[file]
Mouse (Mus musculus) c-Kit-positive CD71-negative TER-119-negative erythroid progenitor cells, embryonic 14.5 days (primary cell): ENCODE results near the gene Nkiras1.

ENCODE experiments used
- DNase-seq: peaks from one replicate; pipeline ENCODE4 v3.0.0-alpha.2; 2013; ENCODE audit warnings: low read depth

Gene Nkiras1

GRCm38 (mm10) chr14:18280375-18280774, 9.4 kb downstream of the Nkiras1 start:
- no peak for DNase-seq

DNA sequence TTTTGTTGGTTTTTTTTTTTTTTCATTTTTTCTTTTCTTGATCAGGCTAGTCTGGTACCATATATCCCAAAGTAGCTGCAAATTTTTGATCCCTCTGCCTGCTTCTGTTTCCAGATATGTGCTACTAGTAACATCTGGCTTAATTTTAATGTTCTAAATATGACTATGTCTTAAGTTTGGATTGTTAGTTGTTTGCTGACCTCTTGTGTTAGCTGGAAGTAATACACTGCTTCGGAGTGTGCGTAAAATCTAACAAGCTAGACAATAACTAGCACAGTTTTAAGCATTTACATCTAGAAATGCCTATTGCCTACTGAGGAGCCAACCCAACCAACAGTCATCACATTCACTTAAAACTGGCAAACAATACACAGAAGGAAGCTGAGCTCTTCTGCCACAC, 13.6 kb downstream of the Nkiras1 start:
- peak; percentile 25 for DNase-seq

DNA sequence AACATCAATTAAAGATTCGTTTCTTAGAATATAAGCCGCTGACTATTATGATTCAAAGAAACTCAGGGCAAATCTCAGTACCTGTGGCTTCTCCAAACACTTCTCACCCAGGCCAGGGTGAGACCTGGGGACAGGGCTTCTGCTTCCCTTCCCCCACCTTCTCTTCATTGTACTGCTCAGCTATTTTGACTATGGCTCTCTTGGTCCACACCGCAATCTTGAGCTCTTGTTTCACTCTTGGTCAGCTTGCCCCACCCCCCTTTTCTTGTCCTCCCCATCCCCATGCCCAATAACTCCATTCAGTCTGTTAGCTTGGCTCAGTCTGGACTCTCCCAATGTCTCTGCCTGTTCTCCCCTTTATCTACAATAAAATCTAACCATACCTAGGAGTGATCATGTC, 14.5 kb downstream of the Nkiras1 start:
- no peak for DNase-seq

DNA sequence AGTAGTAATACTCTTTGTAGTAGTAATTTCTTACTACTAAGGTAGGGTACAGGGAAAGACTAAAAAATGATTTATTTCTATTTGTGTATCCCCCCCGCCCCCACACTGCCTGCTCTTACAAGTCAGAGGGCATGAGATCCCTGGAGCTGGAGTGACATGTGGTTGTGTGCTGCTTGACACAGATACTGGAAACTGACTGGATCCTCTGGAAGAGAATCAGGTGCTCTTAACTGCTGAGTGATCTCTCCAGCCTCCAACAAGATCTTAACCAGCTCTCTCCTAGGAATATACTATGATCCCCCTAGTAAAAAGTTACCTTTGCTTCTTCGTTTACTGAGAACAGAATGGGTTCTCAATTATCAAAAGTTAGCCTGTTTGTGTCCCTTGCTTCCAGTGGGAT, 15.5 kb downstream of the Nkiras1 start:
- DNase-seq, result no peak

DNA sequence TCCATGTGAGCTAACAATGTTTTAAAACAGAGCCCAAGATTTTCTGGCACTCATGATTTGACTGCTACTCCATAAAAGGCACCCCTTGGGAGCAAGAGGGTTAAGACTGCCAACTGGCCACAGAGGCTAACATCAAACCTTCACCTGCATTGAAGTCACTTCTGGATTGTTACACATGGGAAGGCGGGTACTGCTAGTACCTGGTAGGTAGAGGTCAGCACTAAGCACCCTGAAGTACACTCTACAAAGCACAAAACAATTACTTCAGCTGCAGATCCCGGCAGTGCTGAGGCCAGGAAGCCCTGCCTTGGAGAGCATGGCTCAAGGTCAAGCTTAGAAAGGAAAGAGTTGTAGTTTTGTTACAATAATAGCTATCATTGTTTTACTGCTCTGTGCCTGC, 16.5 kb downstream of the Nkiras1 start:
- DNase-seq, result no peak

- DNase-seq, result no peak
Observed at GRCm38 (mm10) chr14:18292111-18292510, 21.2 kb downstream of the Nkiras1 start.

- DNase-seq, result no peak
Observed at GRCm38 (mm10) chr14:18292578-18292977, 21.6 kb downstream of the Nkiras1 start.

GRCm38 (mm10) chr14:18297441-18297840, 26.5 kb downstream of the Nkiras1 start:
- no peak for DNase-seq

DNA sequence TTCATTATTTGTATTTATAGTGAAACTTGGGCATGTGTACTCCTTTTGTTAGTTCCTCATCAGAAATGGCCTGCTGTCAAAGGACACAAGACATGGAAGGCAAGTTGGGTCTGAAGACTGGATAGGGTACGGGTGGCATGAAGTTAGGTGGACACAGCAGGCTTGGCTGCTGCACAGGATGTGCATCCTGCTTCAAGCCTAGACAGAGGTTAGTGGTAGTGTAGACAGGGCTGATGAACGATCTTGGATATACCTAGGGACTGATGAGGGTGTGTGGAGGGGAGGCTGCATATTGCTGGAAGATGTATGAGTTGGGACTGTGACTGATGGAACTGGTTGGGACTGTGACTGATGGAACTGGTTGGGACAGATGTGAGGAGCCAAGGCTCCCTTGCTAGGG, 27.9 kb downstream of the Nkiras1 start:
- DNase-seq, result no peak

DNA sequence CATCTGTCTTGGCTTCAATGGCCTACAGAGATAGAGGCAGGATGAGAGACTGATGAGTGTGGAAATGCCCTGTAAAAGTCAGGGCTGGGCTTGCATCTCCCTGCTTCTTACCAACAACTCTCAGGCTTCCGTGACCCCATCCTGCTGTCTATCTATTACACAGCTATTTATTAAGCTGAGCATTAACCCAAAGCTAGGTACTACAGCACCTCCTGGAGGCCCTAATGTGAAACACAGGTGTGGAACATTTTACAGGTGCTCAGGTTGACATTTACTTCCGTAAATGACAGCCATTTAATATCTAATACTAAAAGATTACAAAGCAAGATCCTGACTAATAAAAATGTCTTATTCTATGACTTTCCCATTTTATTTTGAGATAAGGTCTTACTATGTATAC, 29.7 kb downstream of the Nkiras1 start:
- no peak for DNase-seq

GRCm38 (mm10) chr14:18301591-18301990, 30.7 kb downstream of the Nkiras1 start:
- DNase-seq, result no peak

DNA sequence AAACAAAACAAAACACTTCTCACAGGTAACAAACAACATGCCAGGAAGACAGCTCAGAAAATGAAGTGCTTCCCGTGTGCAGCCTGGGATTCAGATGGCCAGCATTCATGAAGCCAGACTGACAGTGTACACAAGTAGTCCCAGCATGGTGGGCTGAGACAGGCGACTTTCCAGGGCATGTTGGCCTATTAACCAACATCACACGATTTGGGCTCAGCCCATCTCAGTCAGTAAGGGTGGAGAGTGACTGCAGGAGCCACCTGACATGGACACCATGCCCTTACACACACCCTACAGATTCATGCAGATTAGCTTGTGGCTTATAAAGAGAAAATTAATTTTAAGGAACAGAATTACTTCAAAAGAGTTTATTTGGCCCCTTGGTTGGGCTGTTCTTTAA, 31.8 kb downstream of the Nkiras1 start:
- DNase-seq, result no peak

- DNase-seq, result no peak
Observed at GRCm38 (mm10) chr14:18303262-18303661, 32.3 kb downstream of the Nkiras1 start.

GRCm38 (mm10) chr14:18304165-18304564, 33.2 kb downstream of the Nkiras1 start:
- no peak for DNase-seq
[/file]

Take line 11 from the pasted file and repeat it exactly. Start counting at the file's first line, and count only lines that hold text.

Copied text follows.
DNA sequence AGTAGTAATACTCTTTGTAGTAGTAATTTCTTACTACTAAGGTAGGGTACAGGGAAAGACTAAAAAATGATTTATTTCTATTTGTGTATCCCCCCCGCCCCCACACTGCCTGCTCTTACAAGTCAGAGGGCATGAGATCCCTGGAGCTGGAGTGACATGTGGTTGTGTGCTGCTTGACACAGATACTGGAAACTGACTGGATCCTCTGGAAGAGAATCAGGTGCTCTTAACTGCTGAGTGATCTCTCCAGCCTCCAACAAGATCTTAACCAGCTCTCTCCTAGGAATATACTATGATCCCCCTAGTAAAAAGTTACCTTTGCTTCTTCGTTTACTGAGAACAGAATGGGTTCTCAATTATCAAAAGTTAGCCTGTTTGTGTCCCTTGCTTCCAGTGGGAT, 15.5 kb downstream of the Nkiras1 start: